Lastly, about what you "should" offer on a boat. Obviously, to offer what you can't back up, is a waste of everyone's time. That aside, offer anything you like. No harm done. If you offer $27K on a $112K boat, that's been sitting on the hard for 6 years and hasn't even had an offer in two years, the owners might be happy for it. Even if they turn it down. Best to all. Tom
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Old 18-11-2011, 12:07   #42
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Re: Asking Price vs Selling Price

One more observation,and then no more from me,Used boats will dry up,our economy is on the mend,not mended,Very few new boats being built used boats beingg neglected.Despert sellers having repos Ones that have real boats are hanging on to them,It will take 10 years to return to a pre 2000 stable economic sitituation in the Boat Market.And that 's it from me,Sail Safe All
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Old 03-08-2013, 12:28   #43
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Re: Asking Price vs Selling Price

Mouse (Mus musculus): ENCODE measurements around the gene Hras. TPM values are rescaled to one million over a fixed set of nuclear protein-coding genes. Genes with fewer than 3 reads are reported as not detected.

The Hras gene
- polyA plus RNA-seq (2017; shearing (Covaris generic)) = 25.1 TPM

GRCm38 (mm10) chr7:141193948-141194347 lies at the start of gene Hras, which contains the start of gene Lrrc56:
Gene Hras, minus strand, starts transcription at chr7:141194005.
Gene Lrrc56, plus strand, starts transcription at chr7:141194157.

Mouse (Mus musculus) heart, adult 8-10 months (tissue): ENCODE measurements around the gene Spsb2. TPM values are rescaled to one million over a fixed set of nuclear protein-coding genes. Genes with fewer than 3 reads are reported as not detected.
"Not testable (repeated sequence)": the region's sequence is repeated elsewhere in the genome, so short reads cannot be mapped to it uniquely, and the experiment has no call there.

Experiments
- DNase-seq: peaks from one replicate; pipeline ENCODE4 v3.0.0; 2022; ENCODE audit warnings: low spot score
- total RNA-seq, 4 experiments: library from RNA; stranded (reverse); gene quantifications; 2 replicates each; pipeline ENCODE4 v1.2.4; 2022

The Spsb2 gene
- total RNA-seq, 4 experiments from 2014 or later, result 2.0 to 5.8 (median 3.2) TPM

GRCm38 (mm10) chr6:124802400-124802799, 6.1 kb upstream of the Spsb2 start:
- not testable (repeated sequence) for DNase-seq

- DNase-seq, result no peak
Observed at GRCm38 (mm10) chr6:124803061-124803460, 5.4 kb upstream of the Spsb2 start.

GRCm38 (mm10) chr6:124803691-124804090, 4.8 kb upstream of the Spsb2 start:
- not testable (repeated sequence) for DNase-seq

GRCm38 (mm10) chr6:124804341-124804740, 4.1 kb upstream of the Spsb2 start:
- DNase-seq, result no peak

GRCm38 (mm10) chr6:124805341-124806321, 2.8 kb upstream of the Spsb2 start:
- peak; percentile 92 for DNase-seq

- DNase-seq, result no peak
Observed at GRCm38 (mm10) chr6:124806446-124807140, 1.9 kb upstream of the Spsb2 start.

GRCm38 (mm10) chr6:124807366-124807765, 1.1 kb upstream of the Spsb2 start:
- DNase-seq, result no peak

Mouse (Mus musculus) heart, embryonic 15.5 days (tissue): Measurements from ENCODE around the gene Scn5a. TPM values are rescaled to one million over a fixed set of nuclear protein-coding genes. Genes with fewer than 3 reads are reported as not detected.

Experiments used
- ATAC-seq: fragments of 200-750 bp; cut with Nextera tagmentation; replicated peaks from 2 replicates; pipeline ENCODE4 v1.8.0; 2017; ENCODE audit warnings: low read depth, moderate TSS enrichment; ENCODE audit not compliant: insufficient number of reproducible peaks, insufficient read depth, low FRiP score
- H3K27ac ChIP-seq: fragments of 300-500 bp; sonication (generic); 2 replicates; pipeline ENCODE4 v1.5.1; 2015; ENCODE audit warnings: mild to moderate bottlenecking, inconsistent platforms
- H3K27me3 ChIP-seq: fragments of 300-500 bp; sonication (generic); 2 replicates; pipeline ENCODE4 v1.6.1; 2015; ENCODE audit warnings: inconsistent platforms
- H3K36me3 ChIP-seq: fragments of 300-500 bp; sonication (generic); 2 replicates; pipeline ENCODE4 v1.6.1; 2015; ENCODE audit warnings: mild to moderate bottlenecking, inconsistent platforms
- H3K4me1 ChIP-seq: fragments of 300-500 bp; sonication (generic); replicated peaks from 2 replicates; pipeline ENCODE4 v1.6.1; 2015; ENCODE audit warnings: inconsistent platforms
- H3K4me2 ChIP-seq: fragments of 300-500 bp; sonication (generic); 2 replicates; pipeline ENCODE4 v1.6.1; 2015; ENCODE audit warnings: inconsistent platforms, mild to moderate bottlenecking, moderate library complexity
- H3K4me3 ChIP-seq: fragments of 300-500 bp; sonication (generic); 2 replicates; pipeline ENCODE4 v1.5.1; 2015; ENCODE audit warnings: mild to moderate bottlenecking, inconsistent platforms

Here we are in 2013. What are people's recent experience with relatively recent boats ( less than 10 years old ) and in the $100-$150k asking price range?

Is there typically room for negotiation?
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Old 03-08-2013, 12:39   #44
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Re: Asking Price vs Selling Price

usa economy is not on mend..lol unless you think that destruction means mended....and used boats will not dry up, as it were. there will always be used boats unless marinas crush those that fall behind in rent, instead of lien sales.

what was written here in 2011 is still true. only now there is another boat on the market--a 1982 ct 54 that is actually cruise ready and was the cruising boat of friends of mine. he died, she has to sell. is lovely. in san diego. not too bad for price. find it and buy it...lol..no hints to be given.
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Old 03-08-2013, 12:54   #45
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usa economy is not on mend..lol unless you think that destruction means mended....and used boats will not dry up, as it were. there will always be used boats unless marinas crush those that fall behind in rent, instead of lien sales.

what was written here in 2011 is still true. only now there is another boat on the market--a 1982 ct 54 that is actually cruise ready and was the cruising boat of friends of mine. he died, she has to sell. is lovely. in san diego. not too bad for price. find it and buy it...lol..no hints to be given.

http://www.yachtworld.com/core/listi..._id=76973&url=

Nice boat but out of my price range, skill level, and even wants.